Hernia Signs and Symptoms

Do you think you or a loved one may be experiencing a hernia? Read about common signs and symptoms to help better understand what a hernia looks and feels like.

Common Hernia Symptoms

Hernias are a common medical condition that occur when an internal organ or tissue pushes through a weak spot in the surrounding muscle or connective tissue.¹ Most hernias are caused by a combination of pressure and an opening or weakness of muscle or connective tissue. While muscle weakness may be present at birth, an increase in abdominal pressure or certain risk factors may make you more prone to developing hernias later in life.² They are most noticeable when coughing, lifting, or rising from a sitting to a standing position and typically do not cause a sharp pain.

Do you have:

  • An unknown bulge in your abdomen or groin area?
  • Discomfort or pain in your abdomen or groin, or at an incision site, when you bend or lift something?
  • Acid reflux, heartburn, difficulty swallowing, or regurgitation?
  • Weakness?
  • A feeling of being full?

If you answered yes to any of these questions, you may want to consult a physician about a possible hernia. For the list, download our Signs & Symptoms Checklist below.


See Hernia Signs & Symptoms Checklist

Hernia Location Diagram

Did You Know There Are Different Hernia Types?

There are multiple types of hernias that can be present in different parts of the body. Learn about the types of hernias to see which may apply to you.

Read More on the Specific Hernia Types

Are Hernias Common?

Yes. Hernias are a very common medical condition that occur when an organ or fatty tissue bulges through a weak spot in the muscle wall or containing it.¹ Each year roughly 5 million Americans experience a hernia, and over one million hernia repair surgeries are performed.¹ ³

Although hernias are very common, they are more prevalent in men than women. Approximately 1 in 4 men (25%) and 1 in 50 women (2%) will require surgery for hernia repair during their lifetime.⁴


Read A Comprehensive Guide to Hernias

Hernias in Men

Due to the male anatomy, there are holes or gaps in the groin muscles to ensure blood is able to move to the reproductive organs. Additionally, as a man gets older, his abdominal wall weakens in that same area, increasing the risk for developing a hernia.⁴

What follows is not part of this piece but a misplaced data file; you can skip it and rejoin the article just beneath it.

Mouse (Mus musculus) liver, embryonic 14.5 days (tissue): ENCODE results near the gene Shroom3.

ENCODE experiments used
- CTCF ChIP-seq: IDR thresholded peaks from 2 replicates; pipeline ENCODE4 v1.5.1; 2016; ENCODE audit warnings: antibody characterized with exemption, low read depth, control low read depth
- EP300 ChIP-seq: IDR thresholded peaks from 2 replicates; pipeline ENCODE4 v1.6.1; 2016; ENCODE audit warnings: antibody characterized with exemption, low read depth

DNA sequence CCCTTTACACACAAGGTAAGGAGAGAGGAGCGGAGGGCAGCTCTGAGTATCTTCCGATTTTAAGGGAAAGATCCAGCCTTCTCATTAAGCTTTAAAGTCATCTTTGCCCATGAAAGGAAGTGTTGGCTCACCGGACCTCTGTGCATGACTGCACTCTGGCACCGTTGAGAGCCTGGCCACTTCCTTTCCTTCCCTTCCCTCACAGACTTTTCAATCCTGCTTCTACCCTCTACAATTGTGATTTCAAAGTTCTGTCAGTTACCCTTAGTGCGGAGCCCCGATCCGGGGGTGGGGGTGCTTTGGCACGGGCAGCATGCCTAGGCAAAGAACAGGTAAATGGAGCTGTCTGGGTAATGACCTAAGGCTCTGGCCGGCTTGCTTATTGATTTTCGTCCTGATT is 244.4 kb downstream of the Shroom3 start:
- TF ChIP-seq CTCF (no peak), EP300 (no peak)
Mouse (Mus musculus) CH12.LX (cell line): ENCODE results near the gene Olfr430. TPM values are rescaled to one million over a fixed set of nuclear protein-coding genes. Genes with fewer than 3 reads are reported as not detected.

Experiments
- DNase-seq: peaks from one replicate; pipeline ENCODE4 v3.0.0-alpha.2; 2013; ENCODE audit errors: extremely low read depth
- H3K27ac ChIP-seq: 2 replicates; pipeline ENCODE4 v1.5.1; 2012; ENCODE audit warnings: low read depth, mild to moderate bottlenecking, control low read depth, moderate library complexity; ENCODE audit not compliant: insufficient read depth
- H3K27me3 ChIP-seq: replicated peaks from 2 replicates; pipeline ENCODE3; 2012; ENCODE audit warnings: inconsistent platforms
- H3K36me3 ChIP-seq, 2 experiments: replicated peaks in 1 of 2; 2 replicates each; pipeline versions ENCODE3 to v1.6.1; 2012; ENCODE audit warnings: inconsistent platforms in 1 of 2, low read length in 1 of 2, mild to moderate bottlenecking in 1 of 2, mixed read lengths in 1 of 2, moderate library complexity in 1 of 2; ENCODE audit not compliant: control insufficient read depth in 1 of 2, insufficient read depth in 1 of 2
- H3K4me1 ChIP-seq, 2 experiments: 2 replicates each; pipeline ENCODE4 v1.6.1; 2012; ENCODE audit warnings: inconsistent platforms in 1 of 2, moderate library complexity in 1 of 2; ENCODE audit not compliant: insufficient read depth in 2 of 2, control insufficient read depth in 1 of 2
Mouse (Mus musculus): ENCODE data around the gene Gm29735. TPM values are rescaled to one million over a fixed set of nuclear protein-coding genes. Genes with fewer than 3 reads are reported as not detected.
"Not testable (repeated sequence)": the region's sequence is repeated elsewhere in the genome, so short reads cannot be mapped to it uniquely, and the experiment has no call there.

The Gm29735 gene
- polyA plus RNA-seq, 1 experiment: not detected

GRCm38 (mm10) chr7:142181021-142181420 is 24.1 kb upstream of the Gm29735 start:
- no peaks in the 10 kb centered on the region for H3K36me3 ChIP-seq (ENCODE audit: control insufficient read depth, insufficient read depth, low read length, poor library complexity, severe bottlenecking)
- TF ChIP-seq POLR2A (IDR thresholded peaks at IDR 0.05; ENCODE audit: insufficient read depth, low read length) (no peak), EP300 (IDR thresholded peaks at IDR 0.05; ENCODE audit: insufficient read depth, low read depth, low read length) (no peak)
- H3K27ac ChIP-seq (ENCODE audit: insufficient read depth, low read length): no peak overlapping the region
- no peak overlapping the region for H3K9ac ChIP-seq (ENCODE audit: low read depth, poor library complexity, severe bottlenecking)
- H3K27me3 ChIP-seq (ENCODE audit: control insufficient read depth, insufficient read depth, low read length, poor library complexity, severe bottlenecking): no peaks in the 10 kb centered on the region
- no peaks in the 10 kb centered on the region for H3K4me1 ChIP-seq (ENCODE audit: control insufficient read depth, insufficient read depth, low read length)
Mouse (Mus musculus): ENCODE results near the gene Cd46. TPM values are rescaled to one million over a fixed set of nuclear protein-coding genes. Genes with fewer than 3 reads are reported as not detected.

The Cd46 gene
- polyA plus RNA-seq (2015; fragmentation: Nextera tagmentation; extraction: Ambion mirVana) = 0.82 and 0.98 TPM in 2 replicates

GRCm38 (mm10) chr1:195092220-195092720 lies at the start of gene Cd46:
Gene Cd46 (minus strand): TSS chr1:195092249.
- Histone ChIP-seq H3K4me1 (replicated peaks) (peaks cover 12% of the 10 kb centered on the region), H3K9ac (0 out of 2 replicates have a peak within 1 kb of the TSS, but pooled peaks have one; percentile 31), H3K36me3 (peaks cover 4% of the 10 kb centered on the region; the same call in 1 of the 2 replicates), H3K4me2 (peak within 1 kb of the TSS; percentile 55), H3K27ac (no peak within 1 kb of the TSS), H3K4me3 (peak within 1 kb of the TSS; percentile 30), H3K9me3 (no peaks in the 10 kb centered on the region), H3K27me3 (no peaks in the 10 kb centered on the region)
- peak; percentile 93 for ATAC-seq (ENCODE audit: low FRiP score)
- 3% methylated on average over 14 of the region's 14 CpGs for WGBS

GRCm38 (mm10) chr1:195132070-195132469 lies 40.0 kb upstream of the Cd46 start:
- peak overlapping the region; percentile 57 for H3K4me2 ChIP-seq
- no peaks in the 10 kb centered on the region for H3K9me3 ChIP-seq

Read Hernias in Men Blog

Hernias in Women

Hernias in women tend to be smaller and deeper than male hernias and typically do not have a telltale bulge. Rather, female hernias can cause chronic, deep pelvic pain and occasional sharp, stabbing pain that comes on quickly and lingers.⁵


Read Hernias in Women Blog

Hernia Recurrence

Hernias tend to be more common in adults, but can also affect children and babies. While openings in the abdominal wall are normal in babies (and typically close before or right after birth), it is possible for intestines or other organs to push through and create a hernia.⁶


Read Hernias in Babies and Children Blog

Female Patient Doctor Consultation

Is This Hernia Pain or Something Else?7,8

There are several conditions that present with similar pain to a hernia. These include, but are not limited to: Muscular Strain, Gastrointestinal Disorders, Appendicitis, Kidney Stones, Ovarian Issues, Lipoma, Hydrocele, Varicocele, and Enlarged Lymph Nodes (Groin).
For more information on what can be mistaken for a hernia, read our blog:

Conditions That Can Be Mistaken for a Hernia


Will a Hernia Heal on Its Own?

No. An untreated hernia will not get better on its own, although it may not get worse for months or even years. And, while hernias are not usually life threatening, you should not ignore or make light of its signs.⁹ 

Whether your hernia is reducible (one that is easily pushed back in) or non-reducible, it’s important to be evaluated by a physician to determine what course of action should be taken. Depending on your situation, your doctor may opt for a “watch and wait” approach or recommend surgery. 


Learn More About Diagnosing a Hernia

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